Talking first at Penzance, and then at Porthtowan, I was really out on a limb, geographically and psychologically. I had never given the talk alone, and had only once before delivered it (with a co-activist).
It turned out that the whole two-day experience was productive but intensely draining, including a fair degree of psychological exposure and vulnerability, and some criticism absorbed because I wasn’t robust or clear in my thinking enough to rebut it. Criticism that would not have been forthcoming, I feel, if I had been better prepared.
Knowing something of the workings of my mind and the human unconscious in general, even as I was going through the whole experience I understood that I had engineered the situation to be a difficult one for myself, as a toughening experience on the extreme western edge of the UK to prepare me for the campaign ahead.
Even before the first talk which I gave in The Lugger Inn in Penzance, I walked right to the far edge of the beach, away from the shops, and literally ran across the boulders piled up there. Slipping could mean a serious injury or worse, but at the time it was imperative to maintain the highly strung mind-state that I had cultivated for that first talk.
Sat on the far edge of the boulders, I delighted in the company of juvenile gulls and cormorants, and practised the talk a little, reading to a brick wall.
Thankfully the audience at The Lugger turned out to be much more engaging than the wall, but they had a toughness to them; perhaps it was their Cornishness. I knew my talk was successful when a few people walked out during the early minutes of the second half of the talk. They hadn’t disagreed with the science of catastrophic climate breakdown, but when I started talking about the necessary solution of direct action to force governments to enter war-time level mobilisation, to reduce carbon emissions to zero within just a few years, in heated frustration they claimed ‘it can’t be done!’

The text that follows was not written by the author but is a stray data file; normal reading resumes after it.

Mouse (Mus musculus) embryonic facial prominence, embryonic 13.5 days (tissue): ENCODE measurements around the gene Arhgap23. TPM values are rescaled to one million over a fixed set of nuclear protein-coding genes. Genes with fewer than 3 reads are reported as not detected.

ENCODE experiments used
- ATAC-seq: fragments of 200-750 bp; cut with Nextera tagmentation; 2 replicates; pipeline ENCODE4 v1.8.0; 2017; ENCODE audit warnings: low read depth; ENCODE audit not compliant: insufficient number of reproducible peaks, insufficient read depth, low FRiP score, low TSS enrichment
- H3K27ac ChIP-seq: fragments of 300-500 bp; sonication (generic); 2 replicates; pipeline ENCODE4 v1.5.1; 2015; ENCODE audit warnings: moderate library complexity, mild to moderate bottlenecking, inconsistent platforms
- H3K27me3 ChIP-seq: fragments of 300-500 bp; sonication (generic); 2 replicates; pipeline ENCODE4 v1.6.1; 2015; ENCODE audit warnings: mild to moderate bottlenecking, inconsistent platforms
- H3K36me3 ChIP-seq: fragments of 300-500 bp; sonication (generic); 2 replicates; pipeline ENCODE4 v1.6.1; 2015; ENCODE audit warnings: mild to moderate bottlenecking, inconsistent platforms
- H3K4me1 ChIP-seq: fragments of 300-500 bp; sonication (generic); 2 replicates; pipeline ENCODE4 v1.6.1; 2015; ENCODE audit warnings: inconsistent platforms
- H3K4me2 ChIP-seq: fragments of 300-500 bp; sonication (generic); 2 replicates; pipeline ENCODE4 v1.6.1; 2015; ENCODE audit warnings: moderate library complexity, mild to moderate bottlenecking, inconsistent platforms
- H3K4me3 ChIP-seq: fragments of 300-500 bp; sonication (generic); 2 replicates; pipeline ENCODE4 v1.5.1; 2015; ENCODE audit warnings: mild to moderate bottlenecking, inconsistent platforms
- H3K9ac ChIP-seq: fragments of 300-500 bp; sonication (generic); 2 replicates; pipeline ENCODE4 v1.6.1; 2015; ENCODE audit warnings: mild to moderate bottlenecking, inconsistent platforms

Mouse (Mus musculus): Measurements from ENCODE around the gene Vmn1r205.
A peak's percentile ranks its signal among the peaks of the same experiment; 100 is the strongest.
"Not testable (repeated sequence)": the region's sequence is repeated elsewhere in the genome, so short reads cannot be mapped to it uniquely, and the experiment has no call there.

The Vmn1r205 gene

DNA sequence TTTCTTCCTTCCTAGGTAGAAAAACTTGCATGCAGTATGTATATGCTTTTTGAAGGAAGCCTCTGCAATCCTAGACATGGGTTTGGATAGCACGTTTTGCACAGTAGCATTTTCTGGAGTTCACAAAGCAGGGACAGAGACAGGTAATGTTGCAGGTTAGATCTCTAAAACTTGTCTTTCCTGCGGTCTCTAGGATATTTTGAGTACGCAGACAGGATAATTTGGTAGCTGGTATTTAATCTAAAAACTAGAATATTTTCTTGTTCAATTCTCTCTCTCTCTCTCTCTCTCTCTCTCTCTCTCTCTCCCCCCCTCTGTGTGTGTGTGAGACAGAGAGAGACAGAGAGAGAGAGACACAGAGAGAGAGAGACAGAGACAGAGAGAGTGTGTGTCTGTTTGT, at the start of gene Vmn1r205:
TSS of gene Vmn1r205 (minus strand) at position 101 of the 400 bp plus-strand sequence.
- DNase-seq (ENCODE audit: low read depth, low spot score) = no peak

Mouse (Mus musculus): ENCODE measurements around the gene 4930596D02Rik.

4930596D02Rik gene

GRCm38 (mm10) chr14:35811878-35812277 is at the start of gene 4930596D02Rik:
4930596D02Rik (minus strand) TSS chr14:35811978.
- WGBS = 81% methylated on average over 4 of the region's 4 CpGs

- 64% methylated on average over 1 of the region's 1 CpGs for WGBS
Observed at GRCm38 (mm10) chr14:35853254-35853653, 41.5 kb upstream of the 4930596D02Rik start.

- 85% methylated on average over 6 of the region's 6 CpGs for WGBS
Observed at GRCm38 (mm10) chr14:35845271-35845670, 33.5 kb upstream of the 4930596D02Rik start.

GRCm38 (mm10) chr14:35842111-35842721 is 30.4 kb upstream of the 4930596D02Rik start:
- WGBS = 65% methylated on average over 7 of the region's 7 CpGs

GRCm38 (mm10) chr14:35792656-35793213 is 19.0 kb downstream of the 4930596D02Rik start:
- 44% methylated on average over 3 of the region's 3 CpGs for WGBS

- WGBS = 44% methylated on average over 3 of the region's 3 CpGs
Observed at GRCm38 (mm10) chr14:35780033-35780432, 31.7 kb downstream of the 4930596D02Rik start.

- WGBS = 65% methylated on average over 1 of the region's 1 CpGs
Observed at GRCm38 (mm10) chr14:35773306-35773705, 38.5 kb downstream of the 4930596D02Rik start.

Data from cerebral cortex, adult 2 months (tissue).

I was glad to get the sign-ups for the campaign at the end of the talk.
The second night didn’t go so well. I was over-tired, and didn’t manage to give the audience much eye contact. I think this led to a lack of trust, which contributed to the break down of the talk before the end, with interruptions turning into a discussion at the wrong moment i.e. before I had a chance to fully explain myself. I got no sign-ups this second night, but at least we were all in agreement that ‘something needs to be done, and soon’. (I can still maximise the Facebook interest that this event generated).
Getting a lift back to Redruth from the venue with the owner of the Vegan Cornish Pasty Company and her partner, was the highlight.
The Cornish experience overall reminded me that Extinction Rebellion and the science and principles behind it, occupy the extreme edge of intellectual thought in this country, even though our contention is that they should occupy the mainstream of intellectual thought, such is the climate breakdown emergency that we are currently facing.
I was also reminded of the human need or drive to express underlying emotions and preoccupations in unconscious behaviours, which can become more conscious if we let them. Personally, I am becoming increasingly aware of a momentum inside me that wishes to act out the extreme, the wild edge of thought and emotion and behaviour. This need to act out the extreme is a reflection of the generally unexpressed urgency of climate breakdown that I see in the denial of the eyes of the people that surround me.
[This post by Matthew Tehanu appeared originally on the Epic Tomorrows blog]